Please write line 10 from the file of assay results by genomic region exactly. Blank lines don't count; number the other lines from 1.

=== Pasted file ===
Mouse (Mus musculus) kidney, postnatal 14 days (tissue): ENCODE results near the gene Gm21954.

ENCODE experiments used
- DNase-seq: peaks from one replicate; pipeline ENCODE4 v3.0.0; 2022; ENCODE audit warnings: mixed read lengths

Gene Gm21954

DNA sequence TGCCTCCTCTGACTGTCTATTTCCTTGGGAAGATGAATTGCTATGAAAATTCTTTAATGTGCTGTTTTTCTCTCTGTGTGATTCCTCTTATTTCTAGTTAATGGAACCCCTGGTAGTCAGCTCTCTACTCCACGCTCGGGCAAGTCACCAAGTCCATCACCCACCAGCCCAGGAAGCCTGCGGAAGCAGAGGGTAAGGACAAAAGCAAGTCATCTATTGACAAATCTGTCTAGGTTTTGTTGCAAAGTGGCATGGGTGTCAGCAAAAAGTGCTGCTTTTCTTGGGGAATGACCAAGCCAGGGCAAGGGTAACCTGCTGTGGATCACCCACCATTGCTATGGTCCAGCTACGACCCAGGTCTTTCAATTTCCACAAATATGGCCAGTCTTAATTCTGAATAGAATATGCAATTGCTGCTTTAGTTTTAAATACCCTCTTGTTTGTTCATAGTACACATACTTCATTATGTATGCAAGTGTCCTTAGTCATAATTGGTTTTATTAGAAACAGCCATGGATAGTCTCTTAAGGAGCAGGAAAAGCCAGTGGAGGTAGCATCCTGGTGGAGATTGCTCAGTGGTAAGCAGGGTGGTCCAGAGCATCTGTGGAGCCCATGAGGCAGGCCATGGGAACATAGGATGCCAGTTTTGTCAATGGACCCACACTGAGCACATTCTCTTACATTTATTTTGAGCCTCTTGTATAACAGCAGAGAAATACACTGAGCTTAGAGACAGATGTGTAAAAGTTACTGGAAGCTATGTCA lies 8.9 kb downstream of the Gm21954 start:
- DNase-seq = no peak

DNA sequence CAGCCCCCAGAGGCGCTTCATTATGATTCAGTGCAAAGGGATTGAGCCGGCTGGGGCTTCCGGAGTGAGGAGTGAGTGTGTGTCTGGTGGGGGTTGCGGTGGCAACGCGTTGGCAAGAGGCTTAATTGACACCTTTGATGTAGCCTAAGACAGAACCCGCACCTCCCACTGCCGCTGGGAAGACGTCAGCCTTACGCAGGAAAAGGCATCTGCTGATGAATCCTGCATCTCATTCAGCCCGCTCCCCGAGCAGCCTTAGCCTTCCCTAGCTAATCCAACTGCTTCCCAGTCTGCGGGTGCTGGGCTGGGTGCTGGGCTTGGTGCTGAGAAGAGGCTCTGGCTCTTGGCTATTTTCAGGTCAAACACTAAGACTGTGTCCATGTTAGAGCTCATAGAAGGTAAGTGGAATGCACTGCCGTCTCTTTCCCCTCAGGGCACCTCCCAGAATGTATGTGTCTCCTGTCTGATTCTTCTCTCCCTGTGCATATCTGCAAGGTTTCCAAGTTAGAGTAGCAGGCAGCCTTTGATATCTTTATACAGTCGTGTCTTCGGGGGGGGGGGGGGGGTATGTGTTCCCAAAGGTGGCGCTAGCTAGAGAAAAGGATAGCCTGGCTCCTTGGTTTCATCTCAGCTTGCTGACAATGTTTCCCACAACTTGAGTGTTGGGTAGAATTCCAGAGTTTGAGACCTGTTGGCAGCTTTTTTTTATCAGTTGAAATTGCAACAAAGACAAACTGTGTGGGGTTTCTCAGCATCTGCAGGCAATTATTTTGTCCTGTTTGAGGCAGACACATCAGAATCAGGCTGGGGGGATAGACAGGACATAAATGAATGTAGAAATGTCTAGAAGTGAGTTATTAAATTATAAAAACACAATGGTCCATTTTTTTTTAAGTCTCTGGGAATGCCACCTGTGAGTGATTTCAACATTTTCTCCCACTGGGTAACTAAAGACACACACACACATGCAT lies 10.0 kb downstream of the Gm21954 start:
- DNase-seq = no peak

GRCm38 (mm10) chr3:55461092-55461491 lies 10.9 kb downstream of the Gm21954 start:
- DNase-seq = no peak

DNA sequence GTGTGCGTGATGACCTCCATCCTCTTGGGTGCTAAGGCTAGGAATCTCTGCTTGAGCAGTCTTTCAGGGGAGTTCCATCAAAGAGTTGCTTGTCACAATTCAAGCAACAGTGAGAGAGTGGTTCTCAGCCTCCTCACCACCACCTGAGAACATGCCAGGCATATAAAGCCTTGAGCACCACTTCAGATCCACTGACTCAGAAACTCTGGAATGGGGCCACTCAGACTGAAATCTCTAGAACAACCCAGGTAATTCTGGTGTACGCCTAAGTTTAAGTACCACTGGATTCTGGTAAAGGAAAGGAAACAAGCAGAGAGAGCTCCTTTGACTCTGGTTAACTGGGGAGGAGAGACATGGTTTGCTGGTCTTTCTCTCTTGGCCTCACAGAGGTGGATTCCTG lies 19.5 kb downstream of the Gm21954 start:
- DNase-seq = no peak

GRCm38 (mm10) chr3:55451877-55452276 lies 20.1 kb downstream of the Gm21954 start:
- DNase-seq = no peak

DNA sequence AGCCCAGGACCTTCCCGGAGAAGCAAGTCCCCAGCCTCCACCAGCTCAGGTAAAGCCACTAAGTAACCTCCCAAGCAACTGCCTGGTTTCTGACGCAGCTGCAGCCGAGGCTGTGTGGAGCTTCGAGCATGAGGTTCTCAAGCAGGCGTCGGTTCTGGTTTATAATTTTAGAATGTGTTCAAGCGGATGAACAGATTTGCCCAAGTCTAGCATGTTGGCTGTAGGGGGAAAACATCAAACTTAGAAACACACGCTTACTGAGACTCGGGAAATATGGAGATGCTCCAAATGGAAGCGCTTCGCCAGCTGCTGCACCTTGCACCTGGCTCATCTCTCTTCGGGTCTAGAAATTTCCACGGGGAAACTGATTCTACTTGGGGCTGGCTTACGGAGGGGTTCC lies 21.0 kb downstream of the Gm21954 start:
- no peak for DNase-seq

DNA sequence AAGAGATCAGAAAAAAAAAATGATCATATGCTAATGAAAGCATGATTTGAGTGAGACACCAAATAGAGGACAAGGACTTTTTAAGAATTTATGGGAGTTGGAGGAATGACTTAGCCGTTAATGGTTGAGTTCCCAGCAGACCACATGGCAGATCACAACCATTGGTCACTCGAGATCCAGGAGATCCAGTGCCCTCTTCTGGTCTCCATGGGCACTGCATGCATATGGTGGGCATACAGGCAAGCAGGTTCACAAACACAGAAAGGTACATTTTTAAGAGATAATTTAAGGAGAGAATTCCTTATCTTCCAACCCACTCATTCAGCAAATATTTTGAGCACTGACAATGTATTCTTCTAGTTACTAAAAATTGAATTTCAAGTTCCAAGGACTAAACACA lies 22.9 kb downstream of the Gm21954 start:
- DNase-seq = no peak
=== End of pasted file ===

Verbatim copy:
- DNase-seq = no peak